Then Shaphan the secretary informed the king, “Hilkiah the priest has given me a book.” And Shaphan read from it in the presence of the king.
2 Kings 22:10 (NIV)
I’ve been geeking out on some history of late. Over the years, I’ve often referenced one of the most significant inflection points in human history, when Roman Emporer Constantine unexpectedly declared his faith in Jesus Christ in 312 A.D. Almost overnight, followers of Jesus went from being illegal, hunted, persecuted, and scapegoated dregs of the Empire to having the most powerful earthly patron and protector imaginable. Over the next century or so, the Jesus Movement would become the most powerful institutional empire in the world. This ushered in many good things, but it ultimately also laid the groundwork for some of the most heinous and tragic events in history.
Initially, Constantine’s faith led him to do many positive things as Emporer. He established a day off for everyone in the empire, every week, as God had commanded in the Ten Commandments. Other than the Jewish sabbath, a day off each week was unheard of in the ancient world. Every weekend I can whisper a thank you to God, Moses, and Constantine.
Another thing Constantine did as the Emporer was to invest in creating copies of the Bible. There was, of course, no printing press in those days. Everything was copied by hand. A new copy of the entire Bible, both old and new testaments, would cost the average person 30 years’ wages. Copies of the Old Testament, the Gospels, and the letters of Paul were few and far between. By funding the creation of new copies, Constantine helped ensure that more and more people had the opportunity to hear the Great Story.
The Hebrew people, and later the followers of Jesus, have long been known as “people of the Book” (btw, the phrase is also used in reference to Muslims and their Quran). This Great Story is the foundation of what I believe as a disciple of Jesus.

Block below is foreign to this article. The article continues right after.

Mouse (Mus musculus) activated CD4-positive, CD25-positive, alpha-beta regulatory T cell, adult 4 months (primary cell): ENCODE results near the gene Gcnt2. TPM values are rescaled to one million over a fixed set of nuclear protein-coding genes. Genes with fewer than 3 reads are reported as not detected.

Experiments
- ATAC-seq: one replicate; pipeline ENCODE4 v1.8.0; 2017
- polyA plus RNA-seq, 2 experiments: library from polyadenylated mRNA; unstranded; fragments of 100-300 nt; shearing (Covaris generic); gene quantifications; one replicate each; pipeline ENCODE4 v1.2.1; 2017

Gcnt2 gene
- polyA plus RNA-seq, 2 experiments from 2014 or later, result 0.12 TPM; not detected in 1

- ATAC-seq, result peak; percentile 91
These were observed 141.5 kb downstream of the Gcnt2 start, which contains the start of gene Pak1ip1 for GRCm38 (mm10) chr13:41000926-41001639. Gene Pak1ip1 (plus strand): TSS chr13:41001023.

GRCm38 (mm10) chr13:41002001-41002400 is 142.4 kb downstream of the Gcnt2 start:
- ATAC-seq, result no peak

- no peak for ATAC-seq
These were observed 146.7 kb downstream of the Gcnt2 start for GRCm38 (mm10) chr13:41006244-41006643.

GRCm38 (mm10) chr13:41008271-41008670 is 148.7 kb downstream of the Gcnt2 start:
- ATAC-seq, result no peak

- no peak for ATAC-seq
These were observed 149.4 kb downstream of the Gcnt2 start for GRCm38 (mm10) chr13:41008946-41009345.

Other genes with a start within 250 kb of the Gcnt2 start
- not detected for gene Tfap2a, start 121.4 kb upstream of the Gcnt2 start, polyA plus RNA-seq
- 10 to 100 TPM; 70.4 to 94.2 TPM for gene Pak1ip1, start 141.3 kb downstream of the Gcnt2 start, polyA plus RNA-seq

Today’s chapter contains a historical inflection point similar to Constantine’s faith in Jesus. In 622 B.C., young King Josiah of Judah orders that repairs be made to Solomon’s Temple in Jerusalem. In the course of events, the high priest discovers a copy of the Law of Moses. For a couple of hundred years, the people of Judah worshipped other idols and pagan gods, even going so far as to set up altars to other gods within Solomon’s Temple. Along the way, they put the books of Moses on a shelf in the junk room and forgot about them.
When the books of Moses were read to King Josiah, they had an immediate, spiritual effect. It spurred a spiritual revival on a national scale.
In the quiet this morning, I’m thinking about this chapter-a-day journey I started 17 years ago next month. That feels like a long time, but it’s rooted in 25 prior years of being a “person of the Book.” For over forty years I’ve been reading, studying, memorizing, contemplating, meditating, and endeavoring to live each day “by the Book.” Paul wrote that the words are “living, active, sharper than any two-edged sword.” I’ve experienced that. It pierced King Josiah’s heart in today’s chapter when he heard it read for the first time. It pierces my heart again and again, deeper and deeper, the further I get in my spiritual journey.
I can’t imagine what it must have looked like for the people of Josiah’s day to live in complete ignorance of what the Books of Moses actually said.
I know a very different reality; A reality in which virtually every follower of Jesus I know has the luxury of having the Book, perhaps multiple copies, readily available.
It’s one thing for The Book to be a rare treasure that’s lost. It’s another thing for it to be an overlooked luxury ignored.
May it be said of me that I was “a person of the Book.” Not just in my reading, my blogging, or my podcasting, but in my life and relationships.
If you know anyone who might be encouraged by today’s post, please share.